Despite the setback, however, Pyongyang is also refurbishing for possible future use another existing pad at the same complex that has been used for past rocket launches, according to the analysis of Aug. 29 images provided to The Associated Press by 38 North, the website of the U.S.-Korea Institute at Johns Hopkins School of Advanced International Studies.
While the renovations don't mean a launch is imminent, they indicate North Korea is preparing the site for possible future rocket tests, according to the 38 North special report written by Nick Hansen.
North Korea conducted nuclear tests in 2006 and 2009, but experts don't believe Pyongyang has yet mastered the technology needed to shrink a nuclear weapon so it can be mounted onto the tip of a long-range missile.
There are worries, however, about North Korea's rocket and missile programs. The United States, South Korea and others have said North Korea uses rocket launches, including a failed effort in mid-April, as covers to test banned missile systems that could target parts of the United States. North Korea says recent rocket launches were meant to put peaceful satellites into orbit.
App allows geniuses, other users to see sections of Einstein's brain at cellular level
CHICAGO (AP) — The brain that revolutionized physics now can be downloaded as an app for $9.99. But it won't help you win at Angry Birds.
While Albert Einstein's genius isn't included, an exclusive iPad application launched Tuesday promises to make detailed images of his brain more accessible to scientists than ever before. Teachers, students and anyone who's curious also can get a look.
A medical museum under development in Chicago obtained funding to scan and digitize nearly 350 fragile and priceless slides made from slices of Einstein's brain after his death in 1955. The application will allow researchers and novices to peer into the eccentric Nobel winner's brain as if they were looking through a microscope.
"I can't wait to find out what they'll discover," said Steve Landers, a consultant for the National Museum of Health and Medicine Chicago who designed the app. "I'd like to think Einstein would have been excited."
After Einstein died, a pathologist named Thomas Harvey performed an autopsy, removing the great man's brain in hopes that future researchers could discover the secrets behind his genius.
Furor over NFL replacement refs grows after wild ending Monday night in Seattle
NEW YORK (AP) — The furor over the work of replacement officials reached a fevered pitch during Week 3 in the NFL, especially Monday night when Seattle beat Green Bay on a desperation pass that many thought was an interception.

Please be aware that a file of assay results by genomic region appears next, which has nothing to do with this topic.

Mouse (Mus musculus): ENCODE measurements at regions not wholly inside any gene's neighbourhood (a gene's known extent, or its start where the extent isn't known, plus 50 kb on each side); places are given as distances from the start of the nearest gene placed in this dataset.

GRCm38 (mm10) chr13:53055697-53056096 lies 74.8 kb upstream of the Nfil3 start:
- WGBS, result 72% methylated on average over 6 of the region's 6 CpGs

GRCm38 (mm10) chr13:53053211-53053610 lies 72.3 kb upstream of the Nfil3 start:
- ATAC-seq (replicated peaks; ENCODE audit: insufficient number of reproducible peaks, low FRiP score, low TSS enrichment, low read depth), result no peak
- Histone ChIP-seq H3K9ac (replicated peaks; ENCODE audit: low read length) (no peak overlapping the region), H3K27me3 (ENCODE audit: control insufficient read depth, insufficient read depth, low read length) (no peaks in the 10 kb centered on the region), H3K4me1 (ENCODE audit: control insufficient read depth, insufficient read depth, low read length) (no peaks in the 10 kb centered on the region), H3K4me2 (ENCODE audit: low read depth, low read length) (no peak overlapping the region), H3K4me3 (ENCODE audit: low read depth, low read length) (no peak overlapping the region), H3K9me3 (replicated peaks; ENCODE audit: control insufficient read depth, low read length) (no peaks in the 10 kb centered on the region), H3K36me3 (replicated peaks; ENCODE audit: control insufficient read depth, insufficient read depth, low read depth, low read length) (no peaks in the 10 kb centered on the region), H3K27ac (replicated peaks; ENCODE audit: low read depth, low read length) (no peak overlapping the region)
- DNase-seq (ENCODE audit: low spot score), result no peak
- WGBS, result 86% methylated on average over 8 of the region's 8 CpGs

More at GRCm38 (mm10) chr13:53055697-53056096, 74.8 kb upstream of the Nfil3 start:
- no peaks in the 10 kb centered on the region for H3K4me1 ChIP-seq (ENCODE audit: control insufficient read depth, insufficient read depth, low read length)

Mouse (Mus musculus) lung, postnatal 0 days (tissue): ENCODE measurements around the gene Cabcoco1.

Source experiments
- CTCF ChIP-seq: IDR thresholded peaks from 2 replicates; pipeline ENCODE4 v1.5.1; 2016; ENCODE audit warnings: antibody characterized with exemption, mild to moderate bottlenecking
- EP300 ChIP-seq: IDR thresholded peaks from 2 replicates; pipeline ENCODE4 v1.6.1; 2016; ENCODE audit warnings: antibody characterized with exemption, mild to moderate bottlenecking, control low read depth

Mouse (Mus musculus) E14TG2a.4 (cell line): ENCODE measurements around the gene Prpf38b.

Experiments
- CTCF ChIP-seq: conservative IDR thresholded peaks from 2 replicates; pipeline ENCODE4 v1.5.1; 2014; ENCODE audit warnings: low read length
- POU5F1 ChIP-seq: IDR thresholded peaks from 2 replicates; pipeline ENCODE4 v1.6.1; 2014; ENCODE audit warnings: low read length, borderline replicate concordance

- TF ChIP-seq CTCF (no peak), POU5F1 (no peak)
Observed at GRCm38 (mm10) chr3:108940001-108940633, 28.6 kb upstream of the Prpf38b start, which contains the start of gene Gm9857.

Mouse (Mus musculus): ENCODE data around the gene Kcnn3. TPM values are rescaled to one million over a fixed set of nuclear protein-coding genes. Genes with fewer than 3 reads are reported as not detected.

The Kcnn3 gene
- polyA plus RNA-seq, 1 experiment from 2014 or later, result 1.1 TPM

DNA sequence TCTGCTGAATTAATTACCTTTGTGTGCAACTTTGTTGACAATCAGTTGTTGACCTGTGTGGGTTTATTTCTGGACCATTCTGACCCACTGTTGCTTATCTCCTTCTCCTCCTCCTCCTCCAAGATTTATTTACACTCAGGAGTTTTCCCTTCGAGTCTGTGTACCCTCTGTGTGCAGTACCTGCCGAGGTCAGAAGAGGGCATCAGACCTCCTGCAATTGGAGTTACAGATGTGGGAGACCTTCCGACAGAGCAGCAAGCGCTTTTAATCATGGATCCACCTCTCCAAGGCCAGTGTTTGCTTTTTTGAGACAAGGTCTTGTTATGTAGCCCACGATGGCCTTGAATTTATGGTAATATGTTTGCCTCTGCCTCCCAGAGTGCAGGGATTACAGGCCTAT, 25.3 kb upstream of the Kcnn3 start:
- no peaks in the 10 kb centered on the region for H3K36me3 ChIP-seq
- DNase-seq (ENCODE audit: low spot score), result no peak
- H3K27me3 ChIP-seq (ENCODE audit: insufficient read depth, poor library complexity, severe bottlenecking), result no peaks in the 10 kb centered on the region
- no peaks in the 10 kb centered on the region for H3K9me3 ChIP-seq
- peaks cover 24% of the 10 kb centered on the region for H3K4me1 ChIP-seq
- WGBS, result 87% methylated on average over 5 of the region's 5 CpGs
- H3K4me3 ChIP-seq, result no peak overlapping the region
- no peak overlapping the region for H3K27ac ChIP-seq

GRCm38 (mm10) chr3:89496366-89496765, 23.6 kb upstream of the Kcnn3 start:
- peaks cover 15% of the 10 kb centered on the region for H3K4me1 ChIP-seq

Seahawks receiver Golden Tate was awarded a touchdown on the final play after a scrum on the ground in the end zone. Packers safety M.D. Jennings appeared to catch the ball against his body, with Tate getting his arm around the ball.
After a few seconds, one official indicated a stoppage of play, but another signaled touchdown for a conclusion former NFL coach Jon Gruden, working the game on TV, called "tragic" and "comical."
Tate clearly shoved cornerback Sam Shields to the ground on the play, but as Gruden noted, offensive pass interference almost never is called on desperation passes.
"Very hard to swallow," Packers coach Mike McCarthy said. "I have never seen anything like that in my time in football."
Romney, Obama focus on US posture abroad in twin speeches to the Clinton Global Initiative
NEW YORK (AP) — President Barack Obama and Republican challenger Mitt Romney are sparring over how best to address U.S. challenges abroad in nearly back-to-back addresses at the Clinton Global Initiative's annual meeting.
Following deadly anti-American protests in Muslim countries over the past two weeks, Romney was to outline plans Tuesday to rework the U.S. foreign aid system, tying development money to requirements that countries allow U.S. investment and remove trade barriers. Obama also was to address top foreign leaders, CEOs and nongovernmental organizations at the gathering spearheaded by former President Bill Clinton.
The event puts the two presidential contenders in front of the same audience on the day Obama also was delivering a major address to the United Nations General Assembly. Both men were drawing contrasts in a presidential contest in which the state of the U.S. economy has been paramount, but which shifted focus this month to foreign policy after attacks in Libya killed four Americans, including the U.S. ambassador there.
In interviews and at campaign events Monday, Romney assailed Obama's leadership abroad, leading a chorus of Republicans in criticizing the president for what they said was minimizing the death of the Ambassador Chris Stevens. Obama, in an interview with CBS' "60 Minutes," said recent violence in the Mideast was due to "bumps in the road" on the way to democracy. Romney on Monday also suggested Obama was leaving American foreign policy at the mercy of events instead of working to shape global politics in America's interest.